Difference between revisions of "Hardware Specifications"

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Here's what our database servers for our Hosted CanIt service look like:
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Hardware provisioning guidelines for 25 / 50 / 100k mailbox.
  
===Disk===
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Our rule of thumb is that 1 mailbox counts for 20-30 messages a day, so
We have sixteen 10k RPM SATA drives arranged using Linux Software
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we're looking at 750k - 3M messages / day.
RAID-10 with the "offset" strategy.  This is described here:
 
http://www.ilsistemista.net/index.php/linux-a-unix/35-linux-software-raid-10-layouts-performance-near-far-and-offset-benchmark-analysis.html
 
  
The sixteen disks are arranged conceptually as eight stripes with each
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For hardware a rule of thumb is that a single server can handle around
stripe being a RAID-1 pair; this gives us (theoretically) 16x read
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150k messages a day.  For installations handling around 500k a day or
performance and 8x write performance compared to a single disk; actual
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less, we can go with simpler math and say that <150k, 1 server,
measurements show that the performance improvement is quite close to
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150k-300k, 2 servers, 300k-500k, 3 servers.
what the theory says.
 
  
We considered using SSDs for the database server, but I am still not
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(where "server" means a modern quad-core processor with 8 GB of RAM and
completely comfortable with their reliability and for us, at least,
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sufficient storage, e.g. 1TB or so)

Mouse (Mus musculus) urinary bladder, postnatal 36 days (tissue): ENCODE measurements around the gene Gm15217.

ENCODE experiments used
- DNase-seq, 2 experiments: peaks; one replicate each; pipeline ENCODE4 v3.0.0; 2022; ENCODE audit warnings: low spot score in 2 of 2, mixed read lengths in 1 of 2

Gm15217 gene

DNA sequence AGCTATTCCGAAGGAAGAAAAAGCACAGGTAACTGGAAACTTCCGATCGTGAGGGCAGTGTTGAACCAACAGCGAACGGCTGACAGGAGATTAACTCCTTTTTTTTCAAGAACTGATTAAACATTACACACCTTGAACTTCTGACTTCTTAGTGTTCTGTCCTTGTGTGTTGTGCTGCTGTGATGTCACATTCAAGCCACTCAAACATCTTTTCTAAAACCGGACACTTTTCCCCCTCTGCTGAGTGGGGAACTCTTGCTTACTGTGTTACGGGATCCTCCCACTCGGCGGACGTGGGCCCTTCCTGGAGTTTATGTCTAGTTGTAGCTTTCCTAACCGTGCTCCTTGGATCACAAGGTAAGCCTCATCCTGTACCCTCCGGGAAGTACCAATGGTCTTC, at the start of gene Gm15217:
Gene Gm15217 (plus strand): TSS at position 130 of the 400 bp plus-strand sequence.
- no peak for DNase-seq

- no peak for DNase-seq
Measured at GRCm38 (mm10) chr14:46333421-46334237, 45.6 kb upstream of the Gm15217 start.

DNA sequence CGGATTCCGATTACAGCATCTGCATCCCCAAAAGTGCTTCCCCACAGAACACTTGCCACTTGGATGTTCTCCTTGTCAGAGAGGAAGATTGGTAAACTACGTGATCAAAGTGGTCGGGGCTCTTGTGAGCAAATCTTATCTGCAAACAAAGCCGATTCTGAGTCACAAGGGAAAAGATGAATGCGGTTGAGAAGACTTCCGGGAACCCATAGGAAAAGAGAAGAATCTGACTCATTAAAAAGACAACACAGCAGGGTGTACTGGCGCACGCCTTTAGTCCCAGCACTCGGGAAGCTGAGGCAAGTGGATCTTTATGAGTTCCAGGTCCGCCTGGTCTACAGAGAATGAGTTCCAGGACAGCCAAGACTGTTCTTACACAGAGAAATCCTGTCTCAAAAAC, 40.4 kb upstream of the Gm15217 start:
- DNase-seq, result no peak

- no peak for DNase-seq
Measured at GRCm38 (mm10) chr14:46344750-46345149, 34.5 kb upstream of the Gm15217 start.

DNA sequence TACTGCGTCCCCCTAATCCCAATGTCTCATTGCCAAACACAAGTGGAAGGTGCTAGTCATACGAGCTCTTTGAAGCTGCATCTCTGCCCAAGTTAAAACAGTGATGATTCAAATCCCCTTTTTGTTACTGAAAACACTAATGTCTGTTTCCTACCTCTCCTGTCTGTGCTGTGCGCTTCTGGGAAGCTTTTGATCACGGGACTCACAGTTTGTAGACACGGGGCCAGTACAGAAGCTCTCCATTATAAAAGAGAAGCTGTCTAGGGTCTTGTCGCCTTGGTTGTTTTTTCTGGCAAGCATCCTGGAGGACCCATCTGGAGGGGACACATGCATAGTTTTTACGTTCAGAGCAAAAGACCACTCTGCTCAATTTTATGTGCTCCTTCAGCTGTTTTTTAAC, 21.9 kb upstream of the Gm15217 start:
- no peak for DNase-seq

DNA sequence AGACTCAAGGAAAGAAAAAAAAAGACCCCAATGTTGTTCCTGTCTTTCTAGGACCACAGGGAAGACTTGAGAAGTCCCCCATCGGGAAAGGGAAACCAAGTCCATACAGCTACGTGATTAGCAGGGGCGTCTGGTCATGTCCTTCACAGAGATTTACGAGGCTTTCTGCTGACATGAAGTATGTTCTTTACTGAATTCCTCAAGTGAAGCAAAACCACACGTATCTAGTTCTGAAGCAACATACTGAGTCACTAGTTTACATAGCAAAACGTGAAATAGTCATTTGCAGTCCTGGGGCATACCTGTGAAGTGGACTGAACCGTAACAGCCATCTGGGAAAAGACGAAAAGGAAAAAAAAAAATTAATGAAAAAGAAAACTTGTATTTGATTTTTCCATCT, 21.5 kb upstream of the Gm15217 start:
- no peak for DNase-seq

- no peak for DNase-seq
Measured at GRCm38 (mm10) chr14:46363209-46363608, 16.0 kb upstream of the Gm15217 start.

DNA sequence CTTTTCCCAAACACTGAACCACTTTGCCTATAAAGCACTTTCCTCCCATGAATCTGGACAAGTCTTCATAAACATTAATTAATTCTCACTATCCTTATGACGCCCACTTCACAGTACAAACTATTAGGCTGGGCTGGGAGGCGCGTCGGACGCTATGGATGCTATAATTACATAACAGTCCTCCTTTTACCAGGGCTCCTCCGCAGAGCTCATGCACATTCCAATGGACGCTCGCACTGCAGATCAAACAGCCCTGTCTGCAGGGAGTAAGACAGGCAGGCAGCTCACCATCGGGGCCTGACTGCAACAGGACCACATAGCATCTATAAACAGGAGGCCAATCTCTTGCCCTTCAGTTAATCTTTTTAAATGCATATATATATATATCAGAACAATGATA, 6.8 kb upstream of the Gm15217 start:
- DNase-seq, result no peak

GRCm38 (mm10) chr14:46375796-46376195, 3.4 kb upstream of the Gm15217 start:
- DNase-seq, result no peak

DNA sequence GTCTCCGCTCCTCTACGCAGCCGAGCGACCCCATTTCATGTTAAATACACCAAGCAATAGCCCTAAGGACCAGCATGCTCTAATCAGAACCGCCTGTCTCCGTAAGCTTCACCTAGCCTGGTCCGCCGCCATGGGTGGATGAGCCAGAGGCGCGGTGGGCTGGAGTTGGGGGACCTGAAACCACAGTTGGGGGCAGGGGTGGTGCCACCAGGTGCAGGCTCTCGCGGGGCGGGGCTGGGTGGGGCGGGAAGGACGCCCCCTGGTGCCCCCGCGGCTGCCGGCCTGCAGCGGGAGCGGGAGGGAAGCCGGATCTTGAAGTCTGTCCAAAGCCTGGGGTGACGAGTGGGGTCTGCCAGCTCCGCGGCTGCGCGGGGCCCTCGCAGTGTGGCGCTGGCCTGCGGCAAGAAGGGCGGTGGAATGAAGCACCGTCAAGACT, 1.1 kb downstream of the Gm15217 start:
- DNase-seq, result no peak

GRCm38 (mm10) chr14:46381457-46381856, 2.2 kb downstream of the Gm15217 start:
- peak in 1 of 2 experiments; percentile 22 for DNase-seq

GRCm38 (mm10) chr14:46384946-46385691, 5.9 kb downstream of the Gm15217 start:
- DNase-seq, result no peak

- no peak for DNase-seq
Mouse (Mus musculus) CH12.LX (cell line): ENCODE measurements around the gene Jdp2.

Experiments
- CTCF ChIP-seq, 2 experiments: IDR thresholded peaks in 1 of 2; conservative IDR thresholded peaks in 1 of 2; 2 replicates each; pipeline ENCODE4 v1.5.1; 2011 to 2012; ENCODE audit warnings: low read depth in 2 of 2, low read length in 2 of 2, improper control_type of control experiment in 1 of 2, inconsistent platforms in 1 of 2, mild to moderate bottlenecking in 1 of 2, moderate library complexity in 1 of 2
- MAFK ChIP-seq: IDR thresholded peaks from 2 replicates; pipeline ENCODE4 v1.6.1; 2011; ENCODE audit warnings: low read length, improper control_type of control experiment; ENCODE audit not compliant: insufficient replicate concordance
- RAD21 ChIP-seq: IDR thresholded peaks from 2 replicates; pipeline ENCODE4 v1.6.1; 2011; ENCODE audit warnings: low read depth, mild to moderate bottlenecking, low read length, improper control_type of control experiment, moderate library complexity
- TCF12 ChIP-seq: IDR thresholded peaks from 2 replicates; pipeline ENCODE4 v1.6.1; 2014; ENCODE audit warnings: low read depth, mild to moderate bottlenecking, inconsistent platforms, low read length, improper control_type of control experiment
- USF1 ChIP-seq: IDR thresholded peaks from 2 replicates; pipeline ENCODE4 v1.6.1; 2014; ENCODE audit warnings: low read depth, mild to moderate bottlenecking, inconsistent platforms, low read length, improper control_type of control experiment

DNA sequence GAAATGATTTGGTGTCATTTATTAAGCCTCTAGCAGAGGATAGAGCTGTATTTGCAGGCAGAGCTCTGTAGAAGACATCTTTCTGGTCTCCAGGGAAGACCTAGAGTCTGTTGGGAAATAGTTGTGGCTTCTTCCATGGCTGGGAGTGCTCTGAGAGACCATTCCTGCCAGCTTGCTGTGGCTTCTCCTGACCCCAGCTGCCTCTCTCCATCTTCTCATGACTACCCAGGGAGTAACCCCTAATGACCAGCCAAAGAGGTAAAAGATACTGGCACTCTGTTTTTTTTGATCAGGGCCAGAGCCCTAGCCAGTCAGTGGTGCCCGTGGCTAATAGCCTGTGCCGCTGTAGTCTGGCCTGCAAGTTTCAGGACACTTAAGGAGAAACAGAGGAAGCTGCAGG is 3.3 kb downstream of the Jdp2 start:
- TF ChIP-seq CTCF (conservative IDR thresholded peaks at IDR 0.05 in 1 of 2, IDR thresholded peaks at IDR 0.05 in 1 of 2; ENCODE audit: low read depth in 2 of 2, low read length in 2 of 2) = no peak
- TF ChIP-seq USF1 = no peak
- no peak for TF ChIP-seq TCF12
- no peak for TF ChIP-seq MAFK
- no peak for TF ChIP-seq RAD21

spinning disks still work fine. Our hosted service peaks at about
 
7 million messages/day and the database server is nowhere near IO-saturated.
 
  
===RAM===
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However, when you get into larger installations then there are a bunch
Our database servers have 256GB of RAM eachI recommend putting as
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of optimizations that our devel. team are aware ofIn these larger
much RAM as possible into the system; you want all of the small tables
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cases these details become more significant and it's more important to
such as sender rules, user-lookup settings, etc. to wind up cached in
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tune our recommendations to fit the customer specific needs. (see [[Hardware Specifications Hosted]])
RAM for best performance.
 
  
===CPU===
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For example, what kind of disks to buy, how to configure them (e.g.
Our database servers have two physical processors:
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RAID10 using software RAID (most h/w RAID controllers are terrible
Intel(R) Xeon(R) CPU E5-2620 0 @ 2.00GHz
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compared to linux software RAID), divvying up certain partitions on
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certain partitions to maximize disk IO throughput (our hosted systems
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use 3 pairs of disks, I think, for this reason), whether or not to use
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PGBouncer which optimizes database connections...  and a bunch of other
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optimizing stuff that our devel.  team gurus are aware of.
  
Each processor has six cores and each core has hyperthreading, so
 
cat /proc/cpuinfo reports 24 processors.  That seems to be plenty
 
of CPU for our needs.